(Source: BBC)

America should allow other countries to vote in the 2020 election

This is a country which calls itself 'leader of the Free World' and has huge global influence in terms of foreign policy and economics. Now that Trump won't acknowledge basic things like climate change, it's time other countries had a say, writes Clémence Michallon in Independent. Read on: 

I was nine years old when I first seriously pondered the result of a US presidential election. It was 2000 and my father suggested we bet on who would win the 2000 vote – George W Bush or Al Gore. In the kitchen of our apartment in the Paris suburbs, I bet a piece of gum that it would be Gore. Two months later, the Supreme Court decided otherwise, and I didn’t realise until many years later how close I had come to being right.

Perhaps that’s when it originated: the idea that maybe other countries shouldn’t just be left wringing their hands every four years and waiting to see who US citizens had chosen to appoint as (to speak like a White House staffer on Scandal) the leader of the Free World.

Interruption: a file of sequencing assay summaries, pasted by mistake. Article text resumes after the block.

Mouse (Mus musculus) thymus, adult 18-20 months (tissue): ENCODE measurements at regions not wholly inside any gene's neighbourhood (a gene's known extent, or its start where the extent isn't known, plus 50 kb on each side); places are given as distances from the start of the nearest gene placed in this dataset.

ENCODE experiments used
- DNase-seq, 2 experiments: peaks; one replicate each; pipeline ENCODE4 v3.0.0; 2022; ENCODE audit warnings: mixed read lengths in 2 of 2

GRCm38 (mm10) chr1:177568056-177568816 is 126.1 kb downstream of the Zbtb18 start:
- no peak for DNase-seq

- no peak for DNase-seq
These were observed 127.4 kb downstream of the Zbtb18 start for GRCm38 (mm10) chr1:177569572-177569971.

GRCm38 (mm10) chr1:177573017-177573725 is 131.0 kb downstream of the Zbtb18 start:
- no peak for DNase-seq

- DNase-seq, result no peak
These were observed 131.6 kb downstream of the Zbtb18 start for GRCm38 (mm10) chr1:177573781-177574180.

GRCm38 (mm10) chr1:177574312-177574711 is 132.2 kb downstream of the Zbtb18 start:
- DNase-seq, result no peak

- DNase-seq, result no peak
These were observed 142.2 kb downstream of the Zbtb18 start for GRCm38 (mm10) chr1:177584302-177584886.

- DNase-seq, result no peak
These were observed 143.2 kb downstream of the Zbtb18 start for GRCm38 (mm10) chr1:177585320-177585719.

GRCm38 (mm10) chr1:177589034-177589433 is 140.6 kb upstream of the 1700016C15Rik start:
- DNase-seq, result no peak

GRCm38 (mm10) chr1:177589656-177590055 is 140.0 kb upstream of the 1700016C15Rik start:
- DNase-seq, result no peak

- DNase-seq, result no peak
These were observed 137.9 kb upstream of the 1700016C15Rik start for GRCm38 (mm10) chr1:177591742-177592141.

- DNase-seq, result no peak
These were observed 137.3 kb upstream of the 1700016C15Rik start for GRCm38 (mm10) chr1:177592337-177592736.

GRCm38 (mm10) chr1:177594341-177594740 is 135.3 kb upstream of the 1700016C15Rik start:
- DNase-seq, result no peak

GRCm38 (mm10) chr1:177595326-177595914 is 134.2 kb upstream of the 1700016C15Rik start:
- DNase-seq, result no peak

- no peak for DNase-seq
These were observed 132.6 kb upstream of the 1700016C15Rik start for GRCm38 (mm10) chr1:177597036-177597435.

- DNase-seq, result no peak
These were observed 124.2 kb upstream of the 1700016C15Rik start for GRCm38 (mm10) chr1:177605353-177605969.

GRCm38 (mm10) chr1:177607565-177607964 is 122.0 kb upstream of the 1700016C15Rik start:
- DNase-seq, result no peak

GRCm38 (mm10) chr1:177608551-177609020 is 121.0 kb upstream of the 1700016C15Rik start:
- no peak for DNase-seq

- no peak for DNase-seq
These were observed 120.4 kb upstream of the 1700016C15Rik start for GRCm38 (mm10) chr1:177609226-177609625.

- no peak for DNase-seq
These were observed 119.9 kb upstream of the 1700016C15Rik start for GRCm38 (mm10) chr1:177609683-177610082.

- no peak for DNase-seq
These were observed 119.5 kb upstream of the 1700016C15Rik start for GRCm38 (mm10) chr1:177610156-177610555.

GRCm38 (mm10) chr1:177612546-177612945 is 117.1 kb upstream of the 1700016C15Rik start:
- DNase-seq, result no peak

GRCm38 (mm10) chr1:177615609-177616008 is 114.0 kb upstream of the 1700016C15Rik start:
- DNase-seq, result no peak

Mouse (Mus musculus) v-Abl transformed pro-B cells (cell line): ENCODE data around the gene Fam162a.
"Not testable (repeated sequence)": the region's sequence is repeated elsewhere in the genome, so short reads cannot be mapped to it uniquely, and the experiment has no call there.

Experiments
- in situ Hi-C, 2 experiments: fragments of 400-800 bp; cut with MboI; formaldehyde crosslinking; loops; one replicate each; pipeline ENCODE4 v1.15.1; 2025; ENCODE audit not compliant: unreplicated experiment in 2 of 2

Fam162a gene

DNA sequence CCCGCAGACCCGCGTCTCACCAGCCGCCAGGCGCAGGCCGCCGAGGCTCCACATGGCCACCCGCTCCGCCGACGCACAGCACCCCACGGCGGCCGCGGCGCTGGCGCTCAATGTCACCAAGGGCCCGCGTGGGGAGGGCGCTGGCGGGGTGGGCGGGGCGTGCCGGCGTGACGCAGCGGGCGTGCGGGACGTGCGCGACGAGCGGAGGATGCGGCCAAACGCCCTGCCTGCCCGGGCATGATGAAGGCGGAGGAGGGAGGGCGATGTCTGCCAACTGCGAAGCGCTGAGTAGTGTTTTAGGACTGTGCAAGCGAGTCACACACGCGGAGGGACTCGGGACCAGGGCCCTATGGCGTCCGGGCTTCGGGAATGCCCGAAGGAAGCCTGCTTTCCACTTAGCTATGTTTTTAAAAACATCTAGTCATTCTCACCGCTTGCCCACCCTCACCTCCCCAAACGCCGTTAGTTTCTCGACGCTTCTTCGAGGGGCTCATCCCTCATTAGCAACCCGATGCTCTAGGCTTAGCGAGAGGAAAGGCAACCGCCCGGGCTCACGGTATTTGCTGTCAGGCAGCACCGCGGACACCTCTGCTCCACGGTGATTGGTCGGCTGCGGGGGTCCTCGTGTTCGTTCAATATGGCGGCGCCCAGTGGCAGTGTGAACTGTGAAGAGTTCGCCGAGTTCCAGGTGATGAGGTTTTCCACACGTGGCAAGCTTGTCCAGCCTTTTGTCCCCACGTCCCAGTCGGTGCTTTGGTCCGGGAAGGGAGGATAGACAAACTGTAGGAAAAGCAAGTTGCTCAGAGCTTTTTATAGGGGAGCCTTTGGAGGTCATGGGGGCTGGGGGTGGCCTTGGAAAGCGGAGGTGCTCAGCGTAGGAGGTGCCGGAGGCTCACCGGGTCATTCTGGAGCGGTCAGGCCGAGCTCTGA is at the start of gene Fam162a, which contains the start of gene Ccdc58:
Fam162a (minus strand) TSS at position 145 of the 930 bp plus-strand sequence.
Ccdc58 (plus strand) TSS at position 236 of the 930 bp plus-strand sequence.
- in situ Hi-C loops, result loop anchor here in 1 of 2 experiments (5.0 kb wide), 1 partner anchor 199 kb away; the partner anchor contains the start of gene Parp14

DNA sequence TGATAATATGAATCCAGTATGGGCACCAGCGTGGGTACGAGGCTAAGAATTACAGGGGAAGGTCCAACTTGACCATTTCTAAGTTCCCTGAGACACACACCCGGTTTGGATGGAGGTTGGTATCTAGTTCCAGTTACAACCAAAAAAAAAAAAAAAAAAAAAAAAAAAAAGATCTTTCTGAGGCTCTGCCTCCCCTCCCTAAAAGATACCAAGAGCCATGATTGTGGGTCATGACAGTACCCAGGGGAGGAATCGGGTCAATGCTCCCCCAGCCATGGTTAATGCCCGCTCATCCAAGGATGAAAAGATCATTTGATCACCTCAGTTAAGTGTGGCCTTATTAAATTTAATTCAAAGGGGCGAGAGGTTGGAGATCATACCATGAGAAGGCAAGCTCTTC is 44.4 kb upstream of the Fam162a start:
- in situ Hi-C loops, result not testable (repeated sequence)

And perhaps that seed of an idea continued to gestate in 2004, when we waited to find out whether John Kerry would deprive George W Bush of a second term; then in 2008, when T-shirts bearing Barack Obama’s red and blue “Hope” poster started cropping up on the streets of the French capital; and again in 2012, when we learned the names of his Republican challengers.

Then, of course, came November 2016, by which time I had moved from my native France to the US. I came home from work at approximately four the morning after the election and spent an hour or two on the phone with my mother (it was mid-morning in Paris) talking about Donald Trump’s ascent to power and what it meant for America as well as for the world.

One election after the next, we have seen how much the results of the US presidential vote impact not just the 50 states, but the rest of the planet too. And if the future of foreign countries is shaped to a significant extent by what goes on on US Election Day, shouldn’t they get a say in who gets to lead the most powerful nation in the world for the next four years?

In other words: shouldn’t foreign countries have a right to vote in the US presidential election?